Room Jules Ferry (basement), 29 rue d'Ulm, 75005 Paris
The existence of a central fovea, the small retinal region with high analytical performance, is arguably the most prominent design feature of the primate visual system. This centralization comes along with the corresponding capability to move the eyes to reposition the fovea continuously. Past research on perception was mainly concerned with foveal vision while the eyes were stationary. In my talk I will compare human visual perception with and without eye movements to emphasize different aspects and functions of eye movements. I will argue that our visual system has evolved to optimize the interaction between perception and the active sampling of information.
Recently we have shown that lightness judgments are significantly determined by where on an object we fixate. When we look at regions that are darker due to illumination effects, the whole uniformly colored object appears darker, and vice versa for brighter regions. Under free viewing conditions, fixations are not chosen randomly. Observers prefer those points that are maximally informative about the object’s lightness.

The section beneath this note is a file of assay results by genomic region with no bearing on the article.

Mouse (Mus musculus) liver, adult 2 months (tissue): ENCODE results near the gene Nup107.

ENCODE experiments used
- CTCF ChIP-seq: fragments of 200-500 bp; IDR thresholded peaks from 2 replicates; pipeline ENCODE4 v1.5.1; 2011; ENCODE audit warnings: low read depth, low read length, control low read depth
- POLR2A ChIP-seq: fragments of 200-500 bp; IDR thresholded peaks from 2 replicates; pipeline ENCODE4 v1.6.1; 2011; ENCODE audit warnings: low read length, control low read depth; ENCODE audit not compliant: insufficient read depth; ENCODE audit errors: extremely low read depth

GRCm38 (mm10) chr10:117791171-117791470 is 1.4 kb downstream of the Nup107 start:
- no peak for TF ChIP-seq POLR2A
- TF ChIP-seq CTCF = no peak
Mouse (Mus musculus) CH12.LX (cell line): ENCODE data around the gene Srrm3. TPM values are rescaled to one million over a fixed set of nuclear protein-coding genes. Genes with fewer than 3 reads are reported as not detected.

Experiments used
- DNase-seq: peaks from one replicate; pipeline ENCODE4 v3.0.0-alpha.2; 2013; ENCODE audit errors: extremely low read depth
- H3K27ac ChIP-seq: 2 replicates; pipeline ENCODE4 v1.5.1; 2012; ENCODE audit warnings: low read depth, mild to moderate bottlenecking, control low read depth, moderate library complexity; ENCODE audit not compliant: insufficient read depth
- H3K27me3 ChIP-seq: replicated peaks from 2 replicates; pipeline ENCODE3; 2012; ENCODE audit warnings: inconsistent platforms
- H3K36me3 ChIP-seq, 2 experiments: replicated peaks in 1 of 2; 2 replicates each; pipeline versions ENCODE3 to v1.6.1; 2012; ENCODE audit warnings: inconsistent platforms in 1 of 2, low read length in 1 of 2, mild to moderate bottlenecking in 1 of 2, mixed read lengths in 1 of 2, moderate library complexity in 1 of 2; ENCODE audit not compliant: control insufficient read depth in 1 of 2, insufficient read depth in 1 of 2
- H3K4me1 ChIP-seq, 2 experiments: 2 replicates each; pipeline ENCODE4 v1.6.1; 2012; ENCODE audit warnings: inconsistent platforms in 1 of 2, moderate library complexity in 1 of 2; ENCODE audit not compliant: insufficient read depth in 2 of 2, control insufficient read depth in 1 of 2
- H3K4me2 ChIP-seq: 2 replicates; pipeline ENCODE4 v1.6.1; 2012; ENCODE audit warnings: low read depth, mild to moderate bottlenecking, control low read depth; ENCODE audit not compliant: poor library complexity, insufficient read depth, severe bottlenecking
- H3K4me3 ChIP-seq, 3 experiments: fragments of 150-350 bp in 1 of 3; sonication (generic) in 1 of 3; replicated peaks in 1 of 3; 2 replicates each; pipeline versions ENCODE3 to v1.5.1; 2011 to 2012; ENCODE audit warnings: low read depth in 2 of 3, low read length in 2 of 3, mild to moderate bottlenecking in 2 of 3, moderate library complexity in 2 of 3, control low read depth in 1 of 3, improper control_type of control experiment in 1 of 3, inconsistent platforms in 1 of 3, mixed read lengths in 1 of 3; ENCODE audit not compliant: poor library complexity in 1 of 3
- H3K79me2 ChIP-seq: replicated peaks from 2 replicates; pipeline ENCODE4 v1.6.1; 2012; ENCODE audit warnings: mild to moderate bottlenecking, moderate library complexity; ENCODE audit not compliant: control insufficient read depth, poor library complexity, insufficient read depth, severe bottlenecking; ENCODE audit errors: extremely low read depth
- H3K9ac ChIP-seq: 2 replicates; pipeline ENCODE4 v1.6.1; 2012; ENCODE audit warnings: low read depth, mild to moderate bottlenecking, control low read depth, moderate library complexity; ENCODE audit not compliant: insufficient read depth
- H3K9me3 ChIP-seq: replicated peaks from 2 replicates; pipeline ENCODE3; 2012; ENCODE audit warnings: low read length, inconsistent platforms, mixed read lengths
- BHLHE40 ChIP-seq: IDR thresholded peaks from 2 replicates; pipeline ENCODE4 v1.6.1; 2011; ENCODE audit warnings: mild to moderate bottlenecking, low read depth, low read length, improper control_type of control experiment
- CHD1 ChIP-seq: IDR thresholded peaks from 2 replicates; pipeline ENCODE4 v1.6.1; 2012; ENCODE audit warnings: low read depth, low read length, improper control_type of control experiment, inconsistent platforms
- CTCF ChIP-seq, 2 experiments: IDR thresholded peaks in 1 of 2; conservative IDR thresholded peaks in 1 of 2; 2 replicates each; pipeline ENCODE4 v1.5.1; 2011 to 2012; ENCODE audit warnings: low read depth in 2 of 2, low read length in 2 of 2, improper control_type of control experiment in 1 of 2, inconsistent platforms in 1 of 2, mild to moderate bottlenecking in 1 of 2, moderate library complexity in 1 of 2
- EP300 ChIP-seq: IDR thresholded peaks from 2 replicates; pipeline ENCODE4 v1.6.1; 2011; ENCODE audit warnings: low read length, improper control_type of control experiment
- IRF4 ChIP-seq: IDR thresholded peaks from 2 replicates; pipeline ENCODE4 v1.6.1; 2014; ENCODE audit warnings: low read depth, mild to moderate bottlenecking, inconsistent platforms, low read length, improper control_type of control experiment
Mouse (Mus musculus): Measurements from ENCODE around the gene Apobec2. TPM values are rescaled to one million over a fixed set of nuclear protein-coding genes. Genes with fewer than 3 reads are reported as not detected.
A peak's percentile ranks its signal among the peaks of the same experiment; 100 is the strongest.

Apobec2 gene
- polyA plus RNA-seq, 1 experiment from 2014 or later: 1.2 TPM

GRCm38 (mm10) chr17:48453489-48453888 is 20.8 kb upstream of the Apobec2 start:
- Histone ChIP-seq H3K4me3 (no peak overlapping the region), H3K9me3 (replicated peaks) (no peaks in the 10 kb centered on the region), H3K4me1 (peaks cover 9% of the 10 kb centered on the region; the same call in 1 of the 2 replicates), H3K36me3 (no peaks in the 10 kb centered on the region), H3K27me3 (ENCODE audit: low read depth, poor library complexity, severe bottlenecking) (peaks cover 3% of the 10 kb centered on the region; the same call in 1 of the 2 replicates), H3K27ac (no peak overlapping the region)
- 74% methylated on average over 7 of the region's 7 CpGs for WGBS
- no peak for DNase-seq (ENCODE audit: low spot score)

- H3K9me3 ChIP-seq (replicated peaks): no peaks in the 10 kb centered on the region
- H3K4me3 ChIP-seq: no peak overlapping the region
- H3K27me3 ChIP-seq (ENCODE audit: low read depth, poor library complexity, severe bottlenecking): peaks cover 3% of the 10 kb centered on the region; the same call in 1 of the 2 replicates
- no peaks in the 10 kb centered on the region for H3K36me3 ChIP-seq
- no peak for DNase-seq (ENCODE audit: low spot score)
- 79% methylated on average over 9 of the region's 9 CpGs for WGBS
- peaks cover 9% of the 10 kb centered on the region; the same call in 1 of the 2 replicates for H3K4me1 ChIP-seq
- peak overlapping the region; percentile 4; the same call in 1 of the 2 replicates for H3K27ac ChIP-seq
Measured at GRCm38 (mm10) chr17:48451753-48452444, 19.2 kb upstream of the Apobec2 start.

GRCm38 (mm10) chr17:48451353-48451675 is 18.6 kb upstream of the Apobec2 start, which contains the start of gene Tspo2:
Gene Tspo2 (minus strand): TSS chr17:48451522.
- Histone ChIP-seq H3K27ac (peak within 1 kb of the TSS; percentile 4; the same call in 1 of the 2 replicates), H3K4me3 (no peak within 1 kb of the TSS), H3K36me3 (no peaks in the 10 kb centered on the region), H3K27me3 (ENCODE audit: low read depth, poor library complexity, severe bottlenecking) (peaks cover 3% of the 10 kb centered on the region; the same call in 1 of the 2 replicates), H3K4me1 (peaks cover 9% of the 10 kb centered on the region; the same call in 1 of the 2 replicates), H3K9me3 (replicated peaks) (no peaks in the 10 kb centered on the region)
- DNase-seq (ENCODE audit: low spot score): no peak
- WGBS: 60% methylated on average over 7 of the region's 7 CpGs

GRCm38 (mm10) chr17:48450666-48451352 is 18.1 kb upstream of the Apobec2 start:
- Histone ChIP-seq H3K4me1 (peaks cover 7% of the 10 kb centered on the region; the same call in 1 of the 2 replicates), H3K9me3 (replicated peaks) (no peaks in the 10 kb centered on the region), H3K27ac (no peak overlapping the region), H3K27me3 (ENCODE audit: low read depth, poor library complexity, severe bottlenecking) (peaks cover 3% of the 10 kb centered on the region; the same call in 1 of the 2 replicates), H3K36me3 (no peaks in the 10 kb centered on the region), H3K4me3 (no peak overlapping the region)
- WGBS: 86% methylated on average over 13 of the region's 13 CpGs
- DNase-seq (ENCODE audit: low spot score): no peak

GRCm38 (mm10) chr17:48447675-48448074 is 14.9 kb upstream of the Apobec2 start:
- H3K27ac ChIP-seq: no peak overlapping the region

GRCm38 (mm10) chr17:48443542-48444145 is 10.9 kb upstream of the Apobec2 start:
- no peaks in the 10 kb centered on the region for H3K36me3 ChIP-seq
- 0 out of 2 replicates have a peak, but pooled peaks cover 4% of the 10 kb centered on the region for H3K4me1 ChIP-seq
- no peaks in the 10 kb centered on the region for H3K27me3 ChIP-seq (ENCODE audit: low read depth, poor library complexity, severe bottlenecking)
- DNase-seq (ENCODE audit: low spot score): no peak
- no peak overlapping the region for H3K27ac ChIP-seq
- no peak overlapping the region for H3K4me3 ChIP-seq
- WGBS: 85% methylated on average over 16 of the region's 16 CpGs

For pursuit eye movements, we have shown that our sensitivity to visual stimuli is dynamically adjusted when pursuit is initiated. As a consequence of these adjustments, colored stimuli are actually seen better during pursuit than during fixation and small changes in the speed and direction of the object are more easily detected, enabling a better tracking of moving objects. Pursuit itself increases our ability to predict the future path of motion, lending empirical support to the widespread belief that in sports it’s a good idea to keep your eyes on the ball. These results demonstrate that the movements of our eyes and visual information uptake are intricately intertwined. The two processes interact to enable an optimal vision of the world, one that we cannot fully grasp while fixating a small spot on a display.